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 Steam pours from Mount St. Helens in Washington state in October 2004. Its eruption in 1980 was the most economically destructive volcanic event in the history of the USA. Photograph: Troy Wayrynen/AP


The largest eruption ever recorded, in Indonesia 200 years ago, wreaked havoc across the world, causing hunger, disease and death for years afterwards. When a volcanic event on that scale happens again – and it will – we should be prepared for serious disruption to our climate and food production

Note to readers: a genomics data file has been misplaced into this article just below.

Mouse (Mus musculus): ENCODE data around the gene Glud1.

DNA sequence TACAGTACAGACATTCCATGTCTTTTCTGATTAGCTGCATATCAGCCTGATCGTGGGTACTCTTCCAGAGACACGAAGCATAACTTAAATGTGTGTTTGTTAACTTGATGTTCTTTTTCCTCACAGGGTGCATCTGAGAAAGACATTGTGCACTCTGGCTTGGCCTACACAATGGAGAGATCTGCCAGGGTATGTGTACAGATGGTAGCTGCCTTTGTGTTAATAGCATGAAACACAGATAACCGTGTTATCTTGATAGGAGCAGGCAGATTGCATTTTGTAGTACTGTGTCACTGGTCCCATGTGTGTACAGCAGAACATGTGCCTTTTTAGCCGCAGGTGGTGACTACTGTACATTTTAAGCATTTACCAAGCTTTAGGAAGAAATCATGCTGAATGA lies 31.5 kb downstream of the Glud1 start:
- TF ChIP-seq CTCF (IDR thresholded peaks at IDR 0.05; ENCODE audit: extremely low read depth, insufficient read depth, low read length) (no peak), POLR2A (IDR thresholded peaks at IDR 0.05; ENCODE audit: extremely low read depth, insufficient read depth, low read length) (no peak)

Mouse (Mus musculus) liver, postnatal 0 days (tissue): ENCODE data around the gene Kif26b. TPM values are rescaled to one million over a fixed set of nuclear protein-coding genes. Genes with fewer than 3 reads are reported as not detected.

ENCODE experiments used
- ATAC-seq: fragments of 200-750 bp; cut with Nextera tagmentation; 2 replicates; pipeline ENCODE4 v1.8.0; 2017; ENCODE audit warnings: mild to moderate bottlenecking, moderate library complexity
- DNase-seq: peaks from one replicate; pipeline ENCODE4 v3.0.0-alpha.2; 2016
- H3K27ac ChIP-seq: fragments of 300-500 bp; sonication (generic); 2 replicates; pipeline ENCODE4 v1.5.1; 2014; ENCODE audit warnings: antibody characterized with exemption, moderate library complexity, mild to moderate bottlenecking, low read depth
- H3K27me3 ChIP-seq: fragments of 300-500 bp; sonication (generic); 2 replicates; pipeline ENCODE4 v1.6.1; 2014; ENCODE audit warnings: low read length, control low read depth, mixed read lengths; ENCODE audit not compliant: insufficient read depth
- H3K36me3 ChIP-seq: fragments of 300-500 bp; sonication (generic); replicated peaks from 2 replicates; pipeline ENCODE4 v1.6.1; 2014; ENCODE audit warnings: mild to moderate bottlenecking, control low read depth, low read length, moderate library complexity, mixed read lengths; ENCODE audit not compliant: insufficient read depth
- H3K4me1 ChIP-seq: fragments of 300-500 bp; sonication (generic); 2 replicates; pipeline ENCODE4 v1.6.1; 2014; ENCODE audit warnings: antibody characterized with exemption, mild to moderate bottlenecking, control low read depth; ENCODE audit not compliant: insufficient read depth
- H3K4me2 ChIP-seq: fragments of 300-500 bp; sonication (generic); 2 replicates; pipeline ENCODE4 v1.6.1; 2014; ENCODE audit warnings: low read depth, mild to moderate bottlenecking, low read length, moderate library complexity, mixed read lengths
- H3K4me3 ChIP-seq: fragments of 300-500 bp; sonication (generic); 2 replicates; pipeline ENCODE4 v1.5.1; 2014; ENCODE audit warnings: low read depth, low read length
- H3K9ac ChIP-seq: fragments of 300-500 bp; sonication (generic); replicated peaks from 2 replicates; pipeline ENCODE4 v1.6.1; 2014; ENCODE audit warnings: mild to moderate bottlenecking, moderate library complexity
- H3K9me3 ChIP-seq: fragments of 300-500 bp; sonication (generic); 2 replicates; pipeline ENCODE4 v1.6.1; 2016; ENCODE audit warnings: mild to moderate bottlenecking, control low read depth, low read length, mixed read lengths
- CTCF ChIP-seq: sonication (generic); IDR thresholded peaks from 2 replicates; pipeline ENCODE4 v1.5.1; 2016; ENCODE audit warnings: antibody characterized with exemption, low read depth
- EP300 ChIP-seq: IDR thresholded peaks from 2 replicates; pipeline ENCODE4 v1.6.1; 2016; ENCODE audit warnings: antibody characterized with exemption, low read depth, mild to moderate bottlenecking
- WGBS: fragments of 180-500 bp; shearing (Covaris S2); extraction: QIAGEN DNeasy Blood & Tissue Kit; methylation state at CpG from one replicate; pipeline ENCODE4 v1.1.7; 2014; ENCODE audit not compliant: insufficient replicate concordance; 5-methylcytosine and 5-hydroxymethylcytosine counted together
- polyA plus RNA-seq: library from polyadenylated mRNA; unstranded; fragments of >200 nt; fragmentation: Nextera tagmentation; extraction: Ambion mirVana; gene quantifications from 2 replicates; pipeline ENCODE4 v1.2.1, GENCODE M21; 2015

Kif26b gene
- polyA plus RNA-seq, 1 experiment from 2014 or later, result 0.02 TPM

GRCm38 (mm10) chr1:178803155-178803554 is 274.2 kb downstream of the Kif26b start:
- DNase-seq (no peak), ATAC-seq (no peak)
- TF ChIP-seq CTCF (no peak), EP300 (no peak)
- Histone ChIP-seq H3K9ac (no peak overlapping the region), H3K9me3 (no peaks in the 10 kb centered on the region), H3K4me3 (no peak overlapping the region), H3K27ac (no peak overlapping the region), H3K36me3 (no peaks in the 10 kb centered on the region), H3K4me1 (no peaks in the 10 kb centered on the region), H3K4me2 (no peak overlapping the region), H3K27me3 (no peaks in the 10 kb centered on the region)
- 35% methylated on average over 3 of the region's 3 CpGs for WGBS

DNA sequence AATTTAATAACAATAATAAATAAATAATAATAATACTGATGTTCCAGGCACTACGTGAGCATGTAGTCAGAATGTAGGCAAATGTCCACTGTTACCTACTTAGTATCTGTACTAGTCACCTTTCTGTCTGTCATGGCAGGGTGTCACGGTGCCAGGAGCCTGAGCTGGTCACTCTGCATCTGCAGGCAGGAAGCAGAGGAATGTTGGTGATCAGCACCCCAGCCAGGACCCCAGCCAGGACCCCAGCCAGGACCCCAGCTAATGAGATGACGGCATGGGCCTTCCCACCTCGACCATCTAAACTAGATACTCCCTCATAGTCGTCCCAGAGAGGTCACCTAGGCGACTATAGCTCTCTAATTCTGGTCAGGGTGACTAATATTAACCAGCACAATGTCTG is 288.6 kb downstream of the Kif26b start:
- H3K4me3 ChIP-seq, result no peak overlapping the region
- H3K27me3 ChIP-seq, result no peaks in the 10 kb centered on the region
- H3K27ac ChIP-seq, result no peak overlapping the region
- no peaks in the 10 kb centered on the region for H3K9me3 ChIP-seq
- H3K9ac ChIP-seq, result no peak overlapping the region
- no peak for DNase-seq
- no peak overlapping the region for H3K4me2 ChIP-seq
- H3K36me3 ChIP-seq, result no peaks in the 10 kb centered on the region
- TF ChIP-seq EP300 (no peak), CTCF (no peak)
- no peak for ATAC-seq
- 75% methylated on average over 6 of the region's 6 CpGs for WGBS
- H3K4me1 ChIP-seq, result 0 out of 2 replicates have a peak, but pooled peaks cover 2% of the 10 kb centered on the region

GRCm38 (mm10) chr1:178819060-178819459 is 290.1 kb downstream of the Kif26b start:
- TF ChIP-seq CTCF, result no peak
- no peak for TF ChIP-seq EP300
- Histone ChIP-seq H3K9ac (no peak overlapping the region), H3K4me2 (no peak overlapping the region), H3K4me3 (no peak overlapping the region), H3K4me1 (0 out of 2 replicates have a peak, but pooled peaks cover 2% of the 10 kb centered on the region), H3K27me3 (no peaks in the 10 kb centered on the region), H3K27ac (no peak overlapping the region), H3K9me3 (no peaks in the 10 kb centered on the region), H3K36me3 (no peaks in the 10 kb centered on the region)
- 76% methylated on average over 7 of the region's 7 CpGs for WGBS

If you were one of the 10 million air travellers shaking your fist at the departures board in April 2010, you will appreciate the fact that – even in this tectonically peaceful realm – we ignore volcanic threats at our peril. Despite being nothing to write home about in terms of size, the eruption from Iceland’s Eyjafjallajökull volcano brought air travel chaos to the UK and mainland Europe when its ash cloud grounded an astonishing 107,000 flights in the biggest air traffic shutdown since the second world war. The eight days of mayhem brought airline CEOs to the point of apoplexy and, once the ash had settled, the air travel business was left with a €1.3bn bill. The threat posed by Icelandic eruptions has since been recognised and added, retrospectively, to the UK’s National Risk Register, in the hope that next time we will be better prepared. But what about volcanic explosions further afield? These, it appears, are still regarded as posing no threat to our country, and so can be safely ignored. But turn the clock back 200 years and there is at least one event that suggests we ought to think twice.